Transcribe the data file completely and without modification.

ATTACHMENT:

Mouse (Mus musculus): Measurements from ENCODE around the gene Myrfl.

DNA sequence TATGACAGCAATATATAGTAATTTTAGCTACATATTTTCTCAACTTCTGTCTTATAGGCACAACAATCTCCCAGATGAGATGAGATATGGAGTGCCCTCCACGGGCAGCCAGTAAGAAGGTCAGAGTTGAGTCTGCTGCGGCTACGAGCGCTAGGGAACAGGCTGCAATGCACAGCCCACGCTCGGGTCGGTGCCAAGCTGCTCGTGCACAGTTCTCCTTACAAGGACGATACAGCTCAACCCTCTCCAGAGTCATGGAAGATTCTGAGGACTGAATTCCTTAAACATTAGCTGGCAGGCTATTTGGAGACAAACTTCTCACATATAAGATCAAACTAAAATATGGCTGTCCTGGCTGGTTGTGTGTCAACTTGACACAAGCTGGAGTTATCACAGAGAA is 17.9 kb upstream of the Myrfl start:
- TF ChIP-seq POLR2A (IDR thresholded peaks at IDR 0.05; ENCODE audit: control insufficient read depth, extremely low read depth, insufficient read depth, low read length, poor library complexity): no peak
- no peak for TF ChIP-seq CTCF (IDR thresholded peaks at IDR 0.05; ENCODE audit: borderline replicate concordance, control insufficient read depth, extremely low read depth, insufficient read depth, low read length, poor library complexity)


Mouse (Mus musculus): Measurements from ENCODE around the gene Myrfl.

DNA sequence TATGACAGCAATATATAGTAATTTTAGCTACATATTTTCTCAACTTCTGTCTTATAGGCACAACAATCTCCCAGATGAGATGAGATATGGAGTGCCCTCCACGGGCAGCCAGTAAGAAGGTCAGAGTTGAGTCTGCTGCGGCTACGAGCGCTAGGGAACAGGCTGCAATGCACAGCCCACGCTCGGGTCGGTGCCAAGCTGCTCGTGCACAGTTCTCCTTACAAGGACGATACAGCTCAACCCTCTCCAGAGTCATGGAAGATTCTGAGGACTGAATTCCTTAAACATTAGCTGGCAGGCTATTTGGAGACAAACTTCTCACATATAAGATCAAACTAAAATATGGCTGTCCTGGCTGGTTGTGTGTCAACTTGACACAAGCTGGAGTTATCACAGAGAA is 17.9 kb upstream of the Myrfl start:
- TF ChIP-seq POLR2A (IDR thresholded peaks at IDR 0.05; ENCODE audit: control insufficient read depth, extremely low read depth, insufficient read depth, low read length, poor library complexity): no peak
- no peak for TF ChIP-seq CTCF (IDR thresholded peaks at IDR 0.05; ENCODE audit: borderline replicate concordance, control insufficient read depth, extremely low read depth, insufficient read depth, low read length, poor library complexity)